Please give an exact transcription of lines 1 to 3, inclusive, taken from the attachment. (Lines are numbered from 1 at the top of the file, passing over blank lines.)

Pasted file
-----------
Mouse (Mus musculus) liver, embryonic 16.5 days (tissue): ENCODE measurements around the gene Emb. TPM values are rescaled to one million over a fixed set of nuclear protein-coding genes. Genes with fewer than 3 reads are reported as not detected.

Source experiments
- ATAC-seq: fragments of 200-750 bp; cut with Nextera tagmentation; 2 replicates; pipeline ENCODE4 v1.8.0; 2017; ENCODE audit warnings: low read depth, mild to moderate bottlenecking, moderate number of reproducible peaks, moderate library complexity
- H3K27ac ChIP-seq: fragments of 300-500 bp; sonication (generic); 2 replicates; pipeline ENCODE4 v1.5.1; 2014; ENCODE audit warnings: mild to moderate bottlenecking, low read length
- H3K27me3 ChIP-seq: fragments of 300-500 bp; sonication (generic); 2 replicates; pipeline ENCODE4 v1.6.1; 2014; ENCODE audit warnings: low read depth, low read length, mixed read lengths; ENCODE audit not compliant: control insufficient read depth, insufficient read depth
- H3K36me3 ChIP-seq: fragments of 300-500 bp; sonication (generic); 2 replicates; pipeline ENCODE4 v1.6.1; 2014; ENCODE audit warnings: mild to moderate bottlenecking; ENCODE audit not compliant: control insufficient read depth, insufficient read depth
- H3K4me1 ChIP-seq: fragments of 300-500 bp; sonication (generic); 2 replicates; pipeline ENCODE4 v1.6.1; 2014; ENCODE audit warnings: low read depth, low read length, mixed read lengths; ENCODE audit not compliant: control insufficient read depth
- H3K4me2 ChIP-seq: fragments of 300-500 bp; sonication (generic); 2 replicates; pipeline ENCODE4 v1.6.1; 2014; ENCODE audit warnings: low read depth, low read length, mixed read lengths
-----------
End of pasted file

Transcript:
Mouse (Mus musculus) liver, embryonic 16.5 days (tissue): ENCODE measurements around the gene Emb. TPM values are rescaled to one million over a fixed set of nuclear protein-coding genes. Genes with fewer than 3 reads are reported as not detected.

Source experiments
- ATAC-seq: fragments of 200-750 bp; cut with Nextera tagmentation; 2 replicates; pipeline ENCODE4 v1.8.0; 2017; ENCODE audit warnings: low read depth, mild to moderate bottlenecking, moderate number of reproducible peaks, moderate library complexity